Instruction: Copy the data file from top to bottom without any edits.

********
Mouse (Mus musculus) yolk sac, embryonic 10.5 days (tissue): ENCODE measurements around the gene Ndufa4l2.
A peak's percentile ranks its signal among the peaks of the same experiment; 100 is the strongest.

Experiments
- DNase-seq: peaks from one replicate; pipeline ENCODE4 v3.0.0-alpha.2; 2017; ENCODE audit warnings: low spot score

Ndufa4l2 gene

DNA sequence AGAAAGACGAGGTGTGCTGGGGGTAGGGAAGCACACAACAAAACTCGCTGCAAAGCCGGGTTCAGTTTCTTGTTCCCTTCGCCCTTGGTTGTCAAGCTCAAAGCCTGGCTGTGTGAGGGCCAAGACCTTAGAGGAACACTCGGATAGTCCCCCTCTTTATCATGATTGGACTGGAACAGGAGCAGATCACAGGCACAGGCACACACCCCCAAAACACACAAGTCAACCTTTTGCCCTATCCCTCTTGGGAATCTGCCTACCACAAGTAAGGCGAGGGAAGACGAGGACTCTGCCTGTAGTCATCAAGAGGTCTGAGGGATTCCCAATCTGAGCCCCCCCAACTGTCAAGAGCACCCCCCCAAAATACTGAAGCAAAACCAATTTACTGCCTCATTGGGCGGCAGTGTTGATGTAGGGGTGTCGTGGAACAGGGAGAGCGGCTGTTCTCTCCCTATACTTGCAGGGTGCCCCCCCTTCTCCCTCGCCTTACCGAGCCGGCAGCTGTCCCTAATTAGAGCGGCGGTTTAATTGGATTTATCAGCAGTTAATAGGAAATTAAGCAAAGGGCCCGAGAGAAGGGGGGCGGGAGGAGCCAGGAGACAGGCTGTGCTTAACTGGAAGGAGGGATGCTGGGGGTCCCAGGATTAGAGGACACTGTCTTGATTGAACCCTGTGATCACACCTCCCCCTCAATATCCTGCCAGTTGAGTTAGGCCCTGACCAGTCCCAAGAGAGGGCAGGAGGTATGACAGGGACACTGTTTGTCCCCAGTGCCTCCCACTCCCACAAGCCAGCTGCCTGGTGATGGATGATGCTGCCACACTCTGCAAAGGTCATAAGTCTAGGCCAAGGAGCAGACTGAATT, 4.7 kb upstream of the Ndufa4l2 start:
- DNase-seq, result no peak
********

Mouse (Mus musculus) yolk sac, embryonic 10.5 days (tissue): ENCODE measurements around the gene Ndufa4l2.
A peak's percentile ranks its signal among the peaks of the same experiment; 100 is the strongest.

Experiments
- DNase-seq: peaks from one replicate; pipeline ENCODE4 v3.0.0-alpha.2; 2017; ENCODE audit warnings: low spot score

Ndufa4l2 gene

DNA sequence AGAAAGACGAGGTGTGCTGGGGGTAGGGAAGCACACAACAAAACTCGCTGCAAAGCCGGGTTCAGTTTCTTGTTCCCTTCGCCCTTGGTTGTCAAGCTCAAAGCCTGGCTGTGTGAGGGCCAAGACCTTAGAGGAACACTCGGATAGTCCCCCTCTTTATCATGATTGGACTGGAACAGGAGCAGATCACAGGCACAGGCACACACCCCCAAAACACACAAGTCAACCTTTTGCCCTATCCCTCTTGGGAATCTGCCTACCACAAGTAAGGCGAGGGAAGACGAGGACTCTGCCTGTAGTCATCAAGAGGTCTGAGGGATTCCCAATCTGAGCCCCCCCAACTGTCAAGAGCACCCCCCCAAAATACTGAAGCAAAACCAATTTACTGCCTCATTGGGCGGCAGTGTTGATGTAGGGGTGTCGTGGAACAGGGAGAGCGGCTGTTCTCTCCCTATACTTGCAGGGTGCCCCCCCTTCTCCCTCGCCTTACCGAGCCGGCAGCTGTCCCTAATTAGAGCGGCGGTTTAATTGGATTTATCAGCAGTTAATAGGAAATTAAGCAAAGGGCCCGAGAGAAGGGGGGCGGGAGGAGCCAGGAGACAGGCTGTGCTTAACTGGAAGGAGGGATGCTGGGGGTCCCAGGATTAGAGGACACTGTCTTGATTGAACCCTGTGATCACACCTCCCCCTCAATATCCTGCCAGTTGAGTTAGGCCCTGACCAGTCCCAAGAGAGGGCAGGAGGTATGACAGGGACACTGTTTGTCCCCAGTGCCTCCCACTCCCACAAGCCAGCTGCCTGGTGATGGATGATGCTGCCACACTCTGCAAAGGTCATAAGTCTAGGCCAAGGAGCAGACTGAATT, 4.7 kb upstream of the Ndufa4l2 start:
- DNase-seq, result no peak